There have been some provocative opinion pieces and editorials in the Cambrian News of late.

As a “swivel-eyed” Welsh Conservative, I’m enjoying watching those of other persuasions tearing chunks out of each other. There is always a bit of froth on the surface of politics, but the danger is that we lose sight of reality. Around the world, many people would give their eye teeth to live under our democratic settlement. Do we value it enough? Put another way, do we all share some responsibility for the shortcomings of our governance?

Can anyone imagine Jeremy Corbyn and his wife going round to dinner with Jacob Rees-Mogg and his wife? Probably not. But in the 1970s and ‘80s, Michael Foot (hard Left) and Enoch Powell (hard Right) and their wives would do just that. In the House of Commons, they would tear each other’s eyes out, but be able to socialise together afterwards. Maybe talking things through over a glass or two gave them insight into other people’s lives, and led to better politics.

In Ceredigion our political rivalry is played out with a level of decency and good humour. Out campaigning it is fun to bump into other parties and exchange a bit of banter. It always surprises me how many Lib Dem activists actually vote Welsh Conservative! And in fairness, Eifion Evans (who is our returning officer as well as council CEO) plays a really full role in maintaining this.

Indeed, across Wales it is clear that politicians of all parties do work well together to find solutions to the problems we all face. This is democracy at its best, and we need to take great care not to trash it, and end up with something much worse. Of course it is right to hold both elected representatives and officials to account. But are we all playing our role?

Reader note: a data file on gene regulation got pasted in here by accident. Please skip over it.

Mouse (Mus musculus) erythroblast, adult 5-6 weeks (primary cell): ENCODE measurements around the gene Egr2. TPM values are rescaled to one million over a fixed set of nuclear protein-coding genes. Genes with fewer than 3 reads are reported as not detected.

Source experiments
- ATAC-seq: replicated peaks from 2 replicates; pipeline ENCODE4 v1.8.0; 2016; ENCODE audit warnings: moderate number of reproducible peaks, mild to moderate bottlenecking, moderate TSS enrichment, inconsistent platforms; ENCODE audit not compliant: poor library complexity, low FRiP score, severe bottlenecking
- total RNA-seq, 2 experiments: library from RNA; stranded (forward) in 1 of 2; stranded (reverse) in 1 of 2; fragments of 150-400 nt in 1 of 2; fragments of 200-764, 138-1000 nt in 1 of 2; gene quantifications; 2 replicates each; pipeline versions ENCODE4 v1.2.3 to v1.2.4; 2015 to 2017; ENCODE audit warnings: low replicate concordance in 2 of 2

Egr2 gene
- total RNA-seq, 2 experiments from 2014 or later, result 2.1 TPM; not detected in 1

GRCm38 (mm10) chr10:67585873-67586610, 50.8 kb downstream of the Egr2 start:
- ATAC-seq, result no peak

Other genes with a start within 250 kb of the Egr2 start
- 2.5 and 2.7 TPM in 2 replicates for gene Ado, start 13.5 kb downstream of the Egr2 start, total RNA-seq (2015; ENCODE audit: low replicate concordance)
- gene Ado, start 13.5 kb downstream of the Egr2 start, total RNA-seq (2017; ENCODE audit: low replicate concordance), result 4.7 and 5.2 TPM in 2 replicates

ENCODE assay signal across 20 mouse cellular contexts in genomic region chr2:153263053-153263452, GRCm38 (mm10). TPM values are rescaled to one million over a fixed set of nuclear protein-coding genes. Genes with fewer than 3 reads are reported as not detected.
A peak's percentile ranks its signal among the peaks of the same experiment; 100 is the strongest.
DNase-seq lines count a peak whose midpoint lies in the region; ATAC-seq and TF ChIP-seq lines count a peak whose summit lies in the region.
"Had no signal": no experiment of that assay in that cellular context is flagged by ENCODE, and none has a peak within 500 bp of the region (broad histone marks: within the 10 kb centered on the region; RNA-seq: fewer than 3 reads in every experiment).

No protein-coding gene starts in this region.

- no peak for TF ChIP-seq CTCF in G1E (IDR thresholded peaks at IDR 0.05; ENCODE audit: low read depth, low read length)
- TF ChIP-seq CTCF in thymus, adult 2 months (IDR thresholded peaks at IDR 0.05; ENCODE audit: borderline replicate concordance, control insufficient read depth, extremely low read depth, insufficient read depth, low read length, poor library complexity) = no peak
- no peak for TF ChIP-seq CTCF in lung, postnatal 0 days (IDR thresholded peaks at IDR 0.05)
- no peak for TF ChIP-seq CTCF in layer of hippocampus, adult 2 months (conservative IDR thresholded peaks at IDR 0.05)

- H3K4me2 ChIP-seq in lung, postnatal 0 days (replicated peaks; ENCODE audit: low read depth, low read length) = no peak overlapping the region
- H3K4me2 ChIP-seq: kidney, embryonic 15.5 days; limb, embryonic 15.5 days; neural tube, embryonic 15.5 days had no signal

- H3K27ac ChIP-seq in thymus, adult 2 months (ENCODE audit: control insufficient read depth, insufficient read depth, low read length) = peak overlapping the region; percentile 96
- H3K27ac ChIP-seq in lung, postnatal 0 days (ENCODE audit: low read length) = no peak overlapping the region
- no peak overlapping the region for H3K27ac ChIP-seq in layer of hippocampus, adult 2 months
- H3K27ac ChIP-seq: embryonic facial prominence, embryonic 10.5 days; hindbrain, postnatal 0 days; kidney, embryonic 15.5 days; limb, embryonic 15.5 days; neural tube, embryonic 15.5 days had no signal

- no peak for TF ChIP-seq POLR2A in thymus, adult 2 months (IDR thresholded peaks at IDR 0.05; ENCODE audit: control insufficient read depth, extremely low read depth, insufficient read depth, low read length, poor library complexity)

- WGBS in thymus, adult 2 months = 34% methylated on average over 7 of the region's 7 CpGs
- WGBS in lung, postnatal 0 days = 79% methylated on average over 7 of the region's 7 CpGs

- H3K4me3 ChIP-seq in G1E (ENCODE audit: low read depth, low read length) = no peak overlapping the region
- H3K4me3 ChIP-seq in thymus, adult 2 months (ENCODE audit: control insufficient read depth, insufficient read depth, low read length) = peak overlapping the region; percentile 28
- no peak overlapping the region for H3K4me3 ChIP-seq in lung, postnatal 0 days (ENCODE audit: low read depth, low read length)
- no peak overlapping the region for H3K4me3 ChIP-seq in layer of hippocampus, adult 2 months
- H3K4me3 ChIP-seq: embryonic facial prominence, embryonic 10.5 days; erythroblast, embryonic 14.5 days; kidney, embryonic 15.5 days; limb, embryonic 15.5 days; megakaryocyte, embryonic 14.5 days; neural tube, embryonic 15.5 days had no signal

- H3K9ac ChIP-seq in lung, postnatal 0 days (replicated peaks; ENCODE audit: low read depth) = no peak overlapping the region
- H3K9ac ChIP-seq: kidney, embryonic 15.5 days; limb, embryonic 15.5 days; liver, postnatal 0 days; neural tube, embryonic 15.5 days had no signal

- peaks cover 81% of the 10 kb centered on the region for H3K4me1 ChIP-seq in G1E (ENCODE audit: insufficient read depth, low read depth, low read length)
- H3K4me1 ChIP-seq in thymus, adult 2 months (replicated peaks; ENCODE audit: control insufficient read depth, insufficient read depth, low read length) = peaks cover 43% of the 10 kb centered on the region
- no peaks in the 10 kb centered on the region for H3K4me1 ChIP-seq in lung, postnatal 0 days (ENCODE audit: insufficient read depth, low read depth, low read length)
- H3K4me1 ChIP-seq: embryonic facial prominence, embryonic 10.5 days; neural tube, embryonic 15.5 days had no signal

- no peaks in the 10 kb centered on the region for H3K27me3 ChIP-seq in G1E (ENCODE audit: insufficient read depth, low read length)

How many of us bother to vote in police and crime commissioner, council or Senedd elections? Of those of us who do vote, how many bother to read manifestos and literature? Are we prepared to think outside of the box (as Foot and Powell did) or do we just fall back on traditional political tribal loyalty?

Have we become a bit too entitled, taking our democracy for granted and whingeing from the side-lines, leaving it for someone else to do the hard work? If you don’t vote, you really shouldn’t be complaining, and if you want to influence things then it is time to get involved with the political party of your choice and put in the hard yards.

Dafydd Llywelyn, our Plaid Cymru PCC, was taken to task by Gareth James. Because the last PCC elections coincided with the 2021 Senedd elections, the turnout was quite “good” at about fifty percent. In fact, the Welsh Conservative candidate got the most votes, but lost out due to transferable voting. Next year, the PCC will be First Past the Post; she or he with the most votes will win.

So how many of us will bother to vote, leave alone find out what the candidates stand for and their plans to improve our policing? Get involved or accept the consequences.

For the record, my interactions with the police have all been very positive. This isn’t always crime related. I have witnessed a couple of local incidents with young police officers essentially providing a mental health crisis service. It’s not even their field, but they take responsibility and prevent tragedy. Their professionalism on both occasions was truly exemplary. And for what it’s worth, on the two occasions I have met the PCC he seems like a decent hard working person who is trying to do his best; my only worry would be that with his office in police HQ, he may be a bit too close to the Chief Constable to really fulfil his role.

The needless practical difficulties faced by our local businesses

I know of a great local cleaning company based in Aberaeron. The staff are often quite young and work hard doing an excellent job. They are always cheerful. I bet they help a lot of elderly people allowing them to continue independent living. They also play a big role supporting tourism, which like it or not is an important part of our local economy.

So it is sad to hear that they keep picking up parking tickets unloading and reloading laundry outside their facility in Aberaeron. This is the kind of financial punishment that no small business can absorb. Jobs may be lost and a really useful service disappear with knock on consequences.

Now obviously, no one can park in a way that inconveniences or endangers others. But surely it can’t be beyond the wit of town and county council to work this type of issue­ through and find a sensible pragmatic solution.

Local business matters. Come on all you officials and councillors! Find a way to sort problems like this out quickly and efficiently.­